Combretastatin A-4 phosphate (CA4P) is a novel antitumor vascular targeting agent, the first agent of this class of compounds to enter the clinic. We performed a Phase I trial to determine the maximum-tolerated dose, safety, and pharmacokinetic profile of CA4P on a single-dose i.v. schedule. We also obtained preliminary data on its effect on tumor blood flow using dynamic contrast-enhanced magnetic resonance imaging (DCE-MRI) techniques and cell adhesion molecules at the higher-dose levels. Twenty-five assessable patients with advanced cancer received a total of 107 cycles over the following dose escalation schema: 18, 36, 60, 90 mg/m2 as a 10-min infusion and 60 mg/m2 as a 60-min infusion at 3-week intervals. There was no significant myelotoxicity, stomatitis, or alopecia. Tumor pain was a unique side effect, which occurred in 10% of cycles, and there were four episodes of dose-limiting toxicity at dosages ≥60 mg/m2, including two episodes of acute coronary syndrome. Pharmacokinetics revealed rapid dephosphorylation of the parent compound (CA4P) to combretastatin A4 (CA4), with a short plasma half-life (30 min). A significant (P < 0.03) decline in gradient peak tumor blood flow by DCE-MRI in six of seven patients treated at 60 mg/m2 was observed. A patient with anaplastic thyroid cancer had a complete response and is alive 30 months after treatment. The toxicity profile is consistent with a drug that is "vascularly active" and devoid of traditional "cytotoxic" side effects. Dosages ≤60 mg/m2 as a 10-min infusion define the upper boundary of the maximum-tolerated dose.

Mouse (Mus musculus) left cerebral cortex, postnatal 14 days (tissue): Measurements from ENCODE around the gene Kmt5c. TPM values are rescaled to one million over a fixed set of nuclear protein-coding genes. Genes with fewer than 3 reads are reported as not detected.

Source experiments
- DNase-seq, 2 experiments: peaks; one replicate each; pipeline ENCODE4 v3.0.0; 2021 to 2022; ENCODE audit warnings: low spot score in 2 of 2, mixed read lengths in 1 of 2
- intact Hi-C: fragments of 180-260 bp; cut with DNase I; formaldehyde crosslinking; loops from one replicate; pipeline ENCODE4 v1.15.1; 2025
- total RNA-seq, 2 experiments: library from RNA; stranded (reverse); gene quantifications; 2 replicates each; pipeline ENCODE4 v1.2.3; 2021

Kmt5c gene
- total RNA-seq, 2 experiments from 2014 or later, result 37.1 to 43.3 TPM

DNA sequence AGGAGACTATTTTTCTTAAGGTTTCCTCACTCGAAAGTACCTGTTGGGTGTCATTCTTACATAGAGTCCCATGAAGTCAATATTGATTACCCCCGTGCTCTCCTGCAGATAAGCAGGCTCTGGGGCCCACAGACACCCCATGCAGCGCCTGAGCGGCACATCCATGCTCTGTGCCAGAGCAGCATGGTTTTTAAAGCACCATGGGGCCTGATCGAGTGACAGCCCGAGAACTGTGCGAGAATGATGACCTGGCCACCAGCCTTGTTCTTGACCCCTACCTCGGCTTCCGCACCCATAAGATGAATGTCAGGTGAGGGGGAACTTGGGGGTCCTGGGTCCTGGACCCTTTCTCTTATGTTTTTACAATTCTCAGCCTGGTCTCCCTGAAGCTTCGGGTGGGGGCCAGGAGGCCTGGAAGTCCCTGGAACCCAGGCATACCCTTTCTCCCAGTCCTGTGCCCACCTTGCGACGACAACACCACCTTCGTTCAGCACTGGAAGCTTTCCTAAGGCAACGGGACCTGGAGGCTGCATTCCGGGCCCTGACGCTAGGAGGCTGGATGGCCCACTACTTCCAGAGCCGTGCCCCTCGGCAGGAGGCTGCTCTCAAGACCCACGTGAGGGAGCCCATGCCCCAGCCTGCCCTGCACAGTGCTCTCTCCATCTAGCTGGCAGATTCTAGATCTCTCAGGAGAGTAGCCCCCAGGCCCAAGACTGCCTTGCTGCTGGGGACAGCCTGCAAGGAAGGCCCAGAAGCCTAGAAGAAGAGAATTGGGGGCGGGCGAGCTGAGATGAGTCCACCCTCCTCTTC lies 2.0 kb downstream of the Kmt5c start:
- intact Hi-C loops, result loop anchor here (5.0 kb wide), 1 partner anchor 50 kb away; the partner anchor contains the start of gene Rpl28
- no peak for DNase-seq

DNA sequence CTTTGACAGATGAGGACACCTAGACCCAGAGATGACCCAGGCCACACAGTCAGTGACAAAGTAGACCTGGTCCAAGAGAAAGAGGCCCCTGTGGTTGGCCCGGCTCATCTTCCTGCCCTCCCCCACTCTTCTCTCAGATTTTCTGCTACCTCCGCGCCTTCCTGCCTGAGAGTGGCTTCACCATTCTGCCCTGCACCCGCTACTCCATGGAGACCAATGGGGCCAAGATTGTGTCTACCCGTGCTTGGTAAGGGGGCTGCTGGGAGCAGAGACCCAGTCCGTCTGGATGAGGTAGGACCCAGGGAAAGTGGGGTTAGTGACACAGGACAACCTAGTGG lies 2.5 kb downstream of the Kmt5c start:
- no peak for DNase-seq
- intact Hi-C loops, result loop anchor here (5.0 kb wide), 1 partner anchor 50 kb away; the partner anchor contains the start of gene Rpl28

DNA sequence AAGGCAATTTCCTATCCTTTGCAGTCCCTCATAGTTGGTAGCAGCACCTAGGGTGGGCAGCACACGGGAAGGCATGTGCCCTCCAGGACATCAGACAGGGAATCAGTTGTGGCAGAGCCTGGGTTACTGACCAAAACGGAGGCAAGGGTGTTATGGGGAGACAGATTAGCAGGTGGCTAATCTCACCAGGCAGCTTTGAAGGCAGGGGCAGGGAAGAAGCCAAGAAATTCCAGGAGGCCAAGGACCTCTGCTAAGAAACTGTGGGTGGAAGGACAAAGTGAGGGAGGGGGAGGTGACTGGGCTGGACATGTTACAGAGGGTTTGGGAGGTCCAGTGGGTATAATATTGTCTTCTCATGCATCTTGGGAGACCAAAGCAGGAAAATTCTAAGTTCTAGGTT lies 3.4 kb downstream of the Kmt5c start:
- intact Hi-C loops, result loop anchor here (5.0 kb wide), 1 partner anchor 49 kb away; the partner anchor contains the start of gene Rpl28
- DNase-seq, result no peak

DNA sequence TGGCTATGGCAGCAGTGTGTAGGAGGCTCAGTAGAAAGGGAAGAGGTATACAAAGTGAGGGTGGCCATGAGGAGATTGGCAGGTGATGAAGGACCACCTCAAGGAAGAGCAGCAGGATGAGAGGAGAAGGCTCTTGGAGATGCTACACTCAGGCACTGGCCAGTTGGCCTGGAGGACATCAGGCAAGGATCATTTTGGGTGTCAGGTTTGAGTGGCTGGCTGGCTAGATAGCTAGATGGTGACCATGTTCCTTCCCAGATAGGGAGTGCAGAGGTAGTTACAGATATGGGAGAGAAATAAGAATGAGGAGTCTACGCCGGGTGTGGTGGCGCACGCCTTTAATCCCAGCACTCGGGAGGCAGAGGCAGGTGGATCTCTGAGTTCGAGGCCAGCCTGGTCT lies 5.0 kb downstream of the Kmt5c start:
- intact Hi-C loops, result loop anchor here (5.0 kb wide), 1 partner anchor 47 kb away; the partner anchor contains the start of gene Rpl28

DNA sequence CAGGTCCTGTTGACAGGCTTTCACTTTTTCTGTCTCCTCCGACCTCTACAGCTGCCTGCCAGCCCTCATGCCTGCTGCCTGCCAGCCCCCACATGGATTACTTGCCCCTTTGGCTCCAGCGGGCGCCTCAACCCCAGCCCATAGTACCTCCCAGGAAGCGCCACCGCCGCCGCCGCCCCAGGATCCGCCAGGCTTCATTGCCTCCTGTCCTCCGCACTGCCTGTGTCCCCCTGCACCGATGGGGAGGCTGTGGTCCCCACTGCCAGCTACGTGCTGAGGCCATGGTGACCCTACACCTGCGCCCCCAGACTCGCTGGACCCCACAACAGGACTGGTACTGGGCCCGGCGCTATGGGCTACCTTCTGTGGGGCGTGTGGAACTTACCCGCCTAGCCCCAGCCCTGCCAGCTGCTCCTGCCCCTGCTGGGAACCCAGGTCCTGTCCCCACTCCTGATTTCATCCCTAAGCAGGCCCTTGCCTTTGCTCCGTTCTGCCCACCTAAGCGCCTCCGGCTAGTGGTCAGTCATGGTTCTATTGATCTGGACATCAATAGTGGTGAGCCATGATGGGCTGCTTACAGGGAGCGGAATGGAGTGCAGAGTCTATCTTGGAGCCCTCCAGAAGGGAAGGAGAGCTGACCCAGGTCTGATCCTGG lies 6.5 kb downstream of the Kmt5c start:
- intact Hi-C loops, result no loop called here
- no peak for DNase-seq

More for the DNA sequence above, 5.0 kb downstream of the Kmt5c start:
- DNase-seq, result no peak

|Original language||English (US)|
|Number of pages||9|
|State||Published - Jun 15 2002|
ASJC Scopus subject areas
- Cancer Research